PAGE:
Now in competition, the big thing with smoking ribs anymore is the “3-2-1” method. You start out low and slow for 3 hours, misting the ribs as you go, then at the 3 hour mark, you pull them, put them in a ‘boat’ of aluminum foil, add some apple cider, seal it up and throw the ribs back on for 2 hours. This lets them steam in the apple cider. Pork and apple are a good pairing, so if you want to do sweet, that’s a good option. This also supposedly keeps the ribs from drying out due to the prolonged cook. Then the last hour, you pull them back out of the foil and cook them “naked” again to finish cooking and hopefully put a little bark on the ribs.

Me… I have to be different, LOL

Here’s what I don’t like about the 3-2-1 method. First, the few times I tried it, I tasted more apple than pork. No bueno. Secondly, the time spent steaming in the apple cider tended to make the ribs a little mushy. Yes, I went fairly light on the cider too. ๐Ÿ™‚ The mushiness wasn’t horrible, but you just couldn’t get a good looking bark or crust to the ribs. Lastly, the method is really intended for an old fashioned ‘stick burner’ smoker. Those are designed to operate around 250 degrees F (121degrees C) or so. Using a pellet grill, I am able to keep a very constant heat as low as 180 degrees. I just do a straight cook through, spraying the ribs every half hour or so to keep them moist. When they’re within 30 or 40 degrees of done, I turn up the temperature on the pellet grill and finish them off, putting a nice bark on them:

Do those look dry at all? LOL Because I go low and slow, I’m able to get smoke flavor and coloring all through the ribs also. I had one guest as me if they were done because of that even pink color. ๐Ÿ˜€

One thing I didn’t cover was the “spritz” AKA what I spray them with while cooking. Apple cider is again a common choice. Too sweet though, especially if you’re doing the 3-2-1 method also. What I use on either beef or pork is a mixture of broth, water and pepsi or coke. 1 part Pepsi to two parts water to 4 parts broth. Using broth as a primary ingredient keeps the flavor pure. Just use beef broth for beef and pork broth for pork. The water keeps the broth weak enough that the meat doesn’t taste like soup, and helps with moisture. The soda pop helps the spritz stick, adds a little browning and just a touch of sweet without overpowering the meat’s flavor.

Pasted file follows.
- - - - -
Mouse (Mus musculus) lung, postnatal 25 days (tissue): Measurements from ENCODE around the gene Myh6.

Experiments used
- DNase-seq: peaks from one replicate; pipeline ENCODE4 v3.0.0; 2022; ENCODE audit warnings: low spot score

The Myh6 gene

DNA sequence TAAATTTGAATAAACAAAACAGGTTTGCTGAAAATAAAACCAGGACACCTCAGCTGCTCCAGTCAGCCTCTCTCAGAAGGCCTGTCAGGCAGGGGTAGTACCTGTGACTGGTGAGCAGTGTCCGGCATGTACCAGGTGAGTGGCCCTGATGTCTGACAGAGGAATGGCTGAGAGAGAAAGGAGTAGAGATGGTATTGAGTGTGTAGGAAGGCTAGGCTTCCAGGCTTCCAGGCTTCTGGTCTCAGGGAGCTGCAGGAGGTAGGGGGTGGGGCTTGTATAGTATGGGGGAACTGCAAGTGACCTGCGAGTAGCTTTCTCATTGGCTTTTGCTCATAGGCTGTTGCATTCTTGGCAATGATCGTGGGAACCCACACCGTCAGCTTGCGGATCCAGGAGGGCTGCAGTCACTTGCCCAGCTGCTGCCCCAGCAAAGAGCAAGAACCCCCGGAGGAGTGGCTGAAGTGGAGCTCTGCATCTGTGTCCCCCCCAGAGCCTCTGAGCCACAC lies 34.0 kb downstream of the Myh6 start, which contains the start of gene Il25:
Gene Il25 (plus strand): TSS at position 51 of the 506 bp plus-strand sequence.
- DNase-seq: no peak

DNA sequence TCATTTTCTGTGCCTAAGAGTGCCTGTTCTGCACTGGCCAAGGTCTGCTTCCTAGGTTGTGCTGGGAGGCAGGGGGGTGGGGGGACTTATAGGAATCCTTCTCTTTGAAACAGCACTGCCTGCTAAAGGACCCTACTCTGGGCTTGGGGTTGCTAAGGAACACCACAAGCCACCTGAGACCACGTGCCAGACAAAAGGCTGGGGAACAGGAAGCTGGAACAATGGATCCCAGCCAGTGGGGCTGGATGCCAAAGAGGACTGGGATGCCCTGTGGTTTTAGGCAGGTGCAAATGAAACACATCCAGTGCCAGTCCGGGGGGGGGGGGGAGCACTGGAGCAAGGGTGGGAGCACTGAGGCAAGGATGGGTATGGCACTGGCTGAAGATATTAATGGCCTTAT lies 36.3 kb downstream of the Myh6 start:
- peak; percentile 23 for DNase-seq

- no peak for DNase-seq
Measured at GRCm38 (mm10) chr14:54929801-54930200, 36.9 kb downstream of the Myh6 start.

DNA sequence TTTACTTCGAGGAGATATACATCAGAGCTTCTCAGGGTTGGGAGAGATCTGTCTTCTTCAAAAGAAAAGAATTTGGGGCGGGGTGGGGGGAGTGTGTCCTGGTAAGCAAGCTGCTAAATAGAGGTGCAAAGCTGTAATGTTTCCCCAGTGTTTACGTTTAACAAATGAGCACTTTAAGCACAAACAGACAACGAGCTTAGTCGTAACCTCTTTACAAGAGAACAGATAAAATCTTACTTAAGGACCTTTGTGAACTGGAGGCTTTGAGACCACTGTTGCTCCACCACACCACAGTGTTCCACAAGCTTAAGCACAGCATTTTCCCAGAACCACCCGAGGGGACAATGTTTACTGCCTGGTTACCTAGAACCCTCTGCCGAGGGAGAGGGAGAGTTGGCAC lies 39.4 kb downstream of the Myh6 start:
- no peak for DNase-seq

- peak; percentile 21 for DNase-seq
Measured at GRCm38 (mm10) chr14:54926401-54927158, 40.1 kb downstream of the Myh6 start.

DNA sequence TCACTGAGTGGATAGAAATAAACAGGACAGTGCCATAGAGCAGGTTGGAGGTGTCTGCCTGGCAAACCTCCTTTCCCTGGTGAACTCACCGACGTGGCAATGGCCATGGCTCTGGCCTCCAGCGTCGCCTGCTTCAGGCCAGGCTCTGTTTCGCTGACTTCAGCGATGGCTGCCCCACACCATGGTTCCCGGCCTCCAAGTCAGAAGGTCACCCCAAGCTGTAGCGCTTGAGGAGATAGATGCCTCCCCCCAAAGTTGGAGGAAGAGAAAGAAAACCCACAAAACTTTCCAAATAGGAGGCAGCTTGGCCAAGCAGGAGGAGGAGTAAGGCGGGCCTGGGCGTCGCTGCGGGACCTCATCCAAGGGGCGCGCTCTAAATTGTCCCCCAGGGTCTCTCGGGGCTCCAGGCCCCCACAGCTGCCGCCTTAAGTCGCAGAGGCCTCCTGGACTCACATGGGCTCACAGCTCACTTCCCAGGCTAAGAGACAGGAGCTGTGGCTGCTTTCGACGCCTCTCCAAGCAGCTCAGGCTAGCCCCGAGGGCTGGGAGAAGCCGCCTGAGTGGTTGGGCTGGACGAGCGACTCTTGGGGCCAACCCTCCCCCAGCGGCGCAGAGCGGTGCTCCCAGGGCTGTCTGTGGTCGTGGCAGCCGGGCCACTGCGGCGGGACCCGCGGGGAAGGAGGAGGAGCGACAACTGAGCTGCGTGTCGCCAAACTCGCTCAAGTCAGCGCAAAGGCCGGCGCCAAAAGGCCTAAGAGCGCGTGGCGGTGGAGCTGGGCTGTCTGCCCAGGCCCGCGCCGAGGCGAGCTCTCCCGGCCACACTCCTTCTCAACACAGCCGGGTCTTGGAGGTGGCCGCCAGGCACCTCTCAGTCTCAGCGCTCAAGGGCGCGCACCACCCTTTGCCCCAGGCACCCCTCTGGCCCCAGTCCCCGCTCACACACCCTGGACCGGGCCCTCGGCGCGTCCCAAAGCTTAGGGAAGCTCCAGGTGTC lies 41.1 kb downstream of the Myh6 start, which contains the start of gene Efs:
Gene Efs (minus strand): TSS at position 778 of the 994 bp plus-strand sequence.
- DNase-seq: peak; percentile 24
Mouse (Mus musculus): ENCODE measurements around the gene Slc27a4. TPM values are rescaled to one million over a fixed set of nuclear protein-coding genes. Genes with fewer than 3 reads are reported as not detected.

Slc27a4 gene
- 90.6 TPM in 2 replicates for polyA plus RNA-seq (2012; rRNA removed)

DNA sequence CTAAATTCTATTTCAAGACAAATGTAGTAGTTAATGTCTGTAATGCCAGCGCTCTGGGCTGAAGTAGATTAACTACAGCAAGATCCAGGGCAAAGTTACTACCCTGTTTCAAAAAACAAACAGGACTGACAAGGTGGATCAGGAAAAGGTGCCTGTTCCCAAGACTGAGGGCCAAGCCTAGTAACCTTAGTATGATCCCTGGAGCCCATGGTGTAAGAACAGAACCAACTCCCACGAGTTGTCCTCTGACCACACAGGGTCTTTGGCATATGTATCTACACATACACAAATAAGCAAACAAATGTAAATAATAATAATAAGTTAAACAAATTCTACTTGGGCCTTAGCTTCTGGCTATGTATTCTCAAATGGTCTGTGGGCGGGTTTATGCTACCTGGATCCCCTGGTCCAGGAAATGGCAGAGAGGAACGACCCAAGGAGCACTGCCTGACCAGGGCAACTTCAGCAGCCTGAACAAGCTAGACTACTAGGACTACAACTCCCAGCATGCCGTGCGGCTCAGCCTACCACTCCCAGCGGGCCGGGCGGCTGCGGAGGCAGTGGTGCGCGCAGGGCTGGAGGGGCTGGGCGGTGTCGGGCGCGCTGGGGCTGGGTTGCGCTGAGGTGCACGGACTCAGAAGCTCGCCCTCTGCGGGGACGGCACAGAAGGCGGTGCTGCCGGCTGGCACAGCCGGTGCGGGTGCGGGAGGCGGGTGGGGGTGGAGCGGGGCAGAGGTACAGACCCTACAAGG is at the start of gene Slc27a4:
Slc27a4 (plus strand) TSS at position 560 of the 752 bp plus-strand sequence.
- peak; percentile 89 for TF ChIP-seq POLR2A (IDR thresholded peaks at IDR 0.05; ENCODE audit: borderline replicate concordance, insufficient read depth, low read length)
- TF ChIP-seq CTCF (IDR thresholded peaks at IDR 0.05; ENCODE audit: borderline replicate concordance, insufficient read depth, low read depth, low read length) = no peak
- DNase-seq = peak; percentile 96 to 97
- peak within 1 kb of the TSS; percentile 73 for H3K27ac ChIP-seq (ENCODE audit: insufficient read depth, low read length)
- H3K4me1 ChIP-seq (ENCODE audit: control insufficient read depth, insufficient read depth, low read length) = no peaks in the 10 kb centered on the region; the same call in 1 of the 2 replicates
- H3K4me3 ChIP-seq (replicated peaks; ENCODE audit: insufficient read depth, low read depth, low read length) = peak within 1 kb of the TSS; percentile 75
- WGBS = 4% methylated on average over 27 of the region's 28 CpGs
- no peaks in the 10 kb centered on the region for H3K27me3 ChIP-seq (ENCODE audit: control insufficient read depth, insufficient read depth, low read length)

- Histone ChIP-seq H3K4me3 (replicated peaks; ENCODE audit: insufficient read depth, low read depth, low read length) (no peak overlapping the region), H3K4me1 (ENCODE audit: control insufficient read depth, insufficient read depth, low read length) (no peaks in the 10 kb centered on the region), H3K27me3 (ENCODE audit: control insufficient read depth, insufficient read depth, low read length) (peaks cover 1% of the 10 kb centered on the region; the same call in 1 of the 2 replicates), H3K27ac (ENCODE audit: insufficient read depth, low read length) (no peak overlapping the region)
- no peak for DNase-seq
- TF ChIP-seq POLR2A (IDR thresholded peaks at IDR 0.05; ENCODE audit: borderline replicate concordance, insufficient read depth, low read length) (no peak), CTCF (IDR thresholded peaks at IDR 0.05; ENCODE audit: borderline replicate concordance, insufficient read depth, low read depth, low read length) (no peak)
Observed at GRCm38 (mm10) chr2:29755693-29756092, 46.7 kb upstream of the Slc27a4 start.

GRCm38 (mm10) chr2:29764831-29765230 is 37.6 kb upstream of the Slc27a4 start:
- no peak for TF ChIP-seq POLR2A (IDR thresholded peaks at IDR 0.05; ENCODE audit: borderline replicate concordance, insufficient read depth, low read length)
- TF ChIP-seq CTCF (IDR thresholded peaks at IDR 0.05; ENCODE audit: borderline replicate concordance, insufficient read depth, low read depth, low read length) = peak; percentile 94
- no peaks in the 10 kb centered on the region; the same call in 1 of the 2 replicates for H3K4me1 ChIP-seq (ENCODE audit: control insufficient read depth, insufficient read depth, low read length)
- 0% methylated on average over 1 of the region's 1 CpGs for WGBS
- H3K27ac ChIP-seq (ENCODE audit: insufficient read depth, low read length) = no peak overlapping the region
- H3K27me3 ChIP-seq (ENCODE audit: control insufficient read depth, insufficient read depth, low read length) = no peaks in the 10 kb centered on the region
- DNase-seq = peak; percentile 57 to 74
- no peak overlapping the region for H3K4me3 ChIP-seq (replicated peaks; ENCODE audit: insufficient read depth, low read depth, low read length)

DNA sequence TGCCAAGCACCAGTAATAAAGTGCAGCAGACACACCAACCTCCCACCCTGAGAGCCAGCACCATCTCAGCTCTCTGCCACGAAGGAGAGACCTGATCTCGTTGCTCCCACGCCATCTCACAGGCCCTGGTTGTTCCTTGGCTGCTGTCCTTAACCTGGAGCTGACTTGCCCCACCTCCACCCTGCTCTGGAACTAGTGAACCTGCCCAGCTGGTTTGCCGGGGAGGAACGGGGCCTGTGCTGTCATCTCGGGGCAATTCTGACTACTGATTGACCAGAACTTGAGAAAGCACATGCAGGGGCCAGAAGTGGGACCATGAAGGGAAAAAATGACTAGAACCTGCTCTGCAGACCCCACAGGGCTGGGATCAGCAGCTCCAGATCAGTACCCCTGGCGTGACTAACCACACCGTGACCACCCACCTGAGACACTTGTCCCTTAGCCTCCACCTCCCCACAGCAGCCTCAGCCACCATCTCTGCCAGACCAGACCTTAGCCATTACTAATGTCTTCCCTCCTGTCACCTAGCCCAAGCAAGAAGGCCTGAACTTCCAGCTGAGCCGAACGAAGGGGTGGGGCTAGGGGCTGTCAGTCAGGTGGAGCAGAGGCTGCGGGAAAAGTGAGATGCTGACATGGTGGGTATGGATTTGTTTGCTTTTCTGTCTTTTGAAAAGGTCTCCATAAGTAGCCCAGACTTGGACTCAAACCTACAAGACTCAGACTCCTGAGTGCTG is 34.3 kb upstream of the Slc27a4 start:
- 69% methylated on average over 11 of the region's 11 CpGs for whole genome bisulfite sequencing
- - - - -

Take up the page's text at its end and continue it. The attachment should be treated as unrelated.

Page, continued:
One last note: Ribs are properly done when they have an internal meat (not bone or fat) temperature of 185 to 200 degrees. At that point, the meat should stay on bone, but still come away easily with a light tug of the fingers or teeth. If it’s tough, it’s undercooked. If it falls apart, it’s been cooked to death. My own personal experience vs conventional wisdom is that 185 to 190 is about the ideal temperature.

And that’s it for Silk’s scrumptious Southern style BBQ ribs. ๐Ÿ™‚

We also had leftover Brisket and chicken, along with that homemade BBQ sauce I mentioned, green beans and bacon, smoked portabella mushrooms sauteed in marsala and garlic, biscuits, a green salad and raspberry and yogurt fruit salad sort of thing I found on Pinterest.

All of that would take an entire second post however, lol.

9 thoughts on “Slow Smoked St Louis Style BBQ Pork Ribs

  1. Pingback: There Was So Much at Steak… | Silk Chatters

  2. Pingback: How To Trim Pork Ribs St Louis Style | Silk Chatters